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So you don’t need a statistical model to tell you a shutout is likely on Tuesday — but we have one anyway. Forecaster Jason Sardell’s model divides voters into groups based on the number of candidates they vote for, then extrapolates each candidate’s net gained or lost votes among public voters in each group to the group’s private voters in order to come up with the candidate’s projected final vote share. He also estimates the probability of each candidate’s election by accounting for sampling error in the tracker and other uncertainties. Sardell has been the most accurate Hall of Fame forecaster in the small community of Hall of Fame forecasters for two years running; here are his latest projections for Tuesday.

Sardell concurs with our more casual assessment: No player has a realistic chance of getting elected this year. Schilling, Bonds and Clemens are projected to finish in the 60s, while Rolen, Helton, Vizquel and Wagner make up the second tier at around 50 percent. The most interesting takeaway from Sardell’s model is actually which players are in danger of getting less than 5 percent of the vote — which eliminates them from consideration on future BBWAA ballots. Every year, most first-time candidates (for whom appearing on the ballot is usually just a tip of the cap to a nice career) fall off the ballot in this way, but Mark Buehrle (currently at 9 percent in the tracker), Torii Hunter (4.9 percent) and Tim Hudson (4 percent) are the three ballot rookies who appear to have a fighting chance of staying on the ballot. Sardell thinks Buehrle is extremely likely to live to see another election cycle, but he gives Hunter a 46 percent chance of elimination and Hudson a 75 percent chance.7

Ultimately, this year’s Hall of Fame election may be most important for how it sets up future elections. The non-election of Schilling, Bonds and Clemens sets up genuine suspense about whether they will ever be inducted, considering that 2022 will be their final appearance on the BBWAA ballot. Meanwhile, massive gains by Rolen, Helton and their ilk would put them on track to be inducted as soon as 2023, a notion that seemed ridiculous after their unimpressive debuts just a few years ago. So even though we’re pretty sure no one will be elected Tuesday, it will still be worth paying attention to how close the candidates get to 75 percent.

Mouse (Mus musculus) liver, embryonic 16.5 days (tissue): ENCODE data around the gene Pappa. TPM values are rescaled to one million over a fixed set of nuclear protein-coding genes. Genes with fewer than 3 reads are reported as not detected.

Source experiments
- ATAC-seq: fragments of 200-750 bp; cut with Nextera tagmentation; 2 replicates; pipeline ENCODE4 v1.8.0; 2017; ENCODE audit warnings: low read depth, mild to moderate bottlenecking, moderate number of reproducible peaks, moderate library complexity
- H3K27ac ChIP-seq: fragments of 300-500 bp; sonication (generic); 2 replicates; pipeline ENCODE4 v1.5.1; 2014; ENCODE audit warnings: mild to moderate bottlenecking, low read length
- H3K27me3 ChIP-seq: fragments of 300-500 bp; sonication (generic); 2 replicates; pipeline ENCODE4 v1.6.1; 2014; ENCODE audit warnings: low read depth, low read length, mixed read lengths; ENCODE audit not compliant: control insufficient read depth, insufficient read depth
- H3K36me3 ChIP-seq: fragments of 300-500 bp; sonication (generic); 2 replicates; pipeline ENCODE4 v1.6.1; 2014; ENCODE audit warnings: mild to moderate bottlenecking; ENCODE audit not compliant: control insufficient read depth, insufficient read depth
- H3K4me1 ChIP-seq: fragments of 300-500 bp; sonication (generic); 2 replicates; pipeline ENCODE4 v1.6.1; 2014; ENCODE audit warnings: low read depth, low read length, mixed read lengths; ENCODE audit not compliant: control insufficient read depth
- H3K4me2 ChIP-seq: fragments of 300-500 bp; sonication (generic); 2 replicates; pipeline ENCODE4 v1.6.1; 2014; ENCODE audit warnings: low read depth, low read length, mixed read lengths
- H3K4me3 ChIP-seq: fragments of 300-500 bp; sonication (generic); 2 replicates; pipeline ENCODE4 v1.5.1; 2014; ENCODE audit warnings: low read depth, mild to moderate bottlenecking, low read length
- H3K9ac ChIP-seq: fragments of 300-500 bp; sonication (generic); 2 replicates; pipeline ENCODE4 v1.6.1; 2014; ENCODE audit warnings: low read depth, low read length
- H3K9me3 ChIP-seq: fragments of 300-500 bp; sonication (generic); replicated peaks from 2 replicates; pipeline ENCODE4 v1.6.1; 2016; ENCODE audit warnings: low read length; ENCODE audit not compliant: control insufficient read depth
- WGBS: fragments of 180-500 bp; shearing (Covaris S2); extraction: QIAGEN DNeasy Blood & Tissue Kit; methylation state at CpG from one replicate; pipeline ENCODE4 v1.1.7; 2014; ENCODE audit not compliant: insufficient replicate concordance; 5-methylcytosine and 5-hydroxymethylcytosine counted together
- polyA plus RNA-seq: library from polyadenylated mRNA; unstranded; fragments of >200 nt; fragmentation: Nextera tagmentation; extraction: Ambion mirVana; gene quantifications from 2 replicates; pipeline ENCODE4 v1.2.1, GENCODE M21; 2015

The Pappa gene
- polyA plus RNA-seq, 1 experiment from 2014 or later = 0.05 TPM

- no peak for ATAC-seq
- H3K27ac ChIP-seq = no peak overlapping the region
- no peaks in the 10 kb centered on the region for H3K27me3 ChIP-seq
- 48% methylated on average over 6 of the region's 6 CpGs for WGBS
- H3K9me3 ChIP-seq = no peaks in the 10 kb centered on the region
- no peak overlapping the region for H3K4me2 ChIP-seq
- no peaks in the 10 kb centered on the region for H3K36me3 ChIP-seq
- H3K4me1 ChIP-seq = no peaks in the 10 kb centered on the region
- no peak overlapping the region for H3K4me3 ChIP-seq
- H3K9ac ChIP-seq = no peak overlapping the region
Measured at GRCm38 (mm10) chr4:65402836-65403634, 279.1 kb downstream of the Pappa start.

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  1. BBWAA members who have covered baseball for at least 10 consecutive years over the past 20 years are eligible to vote in Hall elections.

  2. This is essentially the same phenomenon as the “red shift” or “blue shift” in politics, which is a consequence of a certain type of ballot — mail or in-person — being counted before the other.

  3. At the time, the tracker had canvassed 219 of the 397 ballots eventually cast.

  4. Although that doesn’t necessarily end their Hall of Fame chances. The Hall has set up a backdoor method of election, the Eras Committees, to periodically review lapsed candidates and correct any egregious snubs.

  5. And he might have lost even more votes if ballots hadn’t been due on Jan. 1; after Schilling tweeted in support of the mob that ransacked the U.S. Capitol earlier this month, at least one voter reportedly attempted, unsuccessfully, to retract his or her vote for him.

  6. Of course, players can also increase their vote share if first-time voters give them their votes or if writers who voted against them last year do not vote this year. But because there isn’t a ton of turnover in the Hall of Fame electorate, the easiest way to increase your vote share is to change voters’ minds.

  7. If you ask me, Hudson deserves to stick around for a few years until we figure out a good way to compare modern starting pitchers to their more heavily used predecessors, but that’s a whole ’nother article.

Nathaniel Rakich is a senior editor and senior elections analyst at FiveThirtyEight.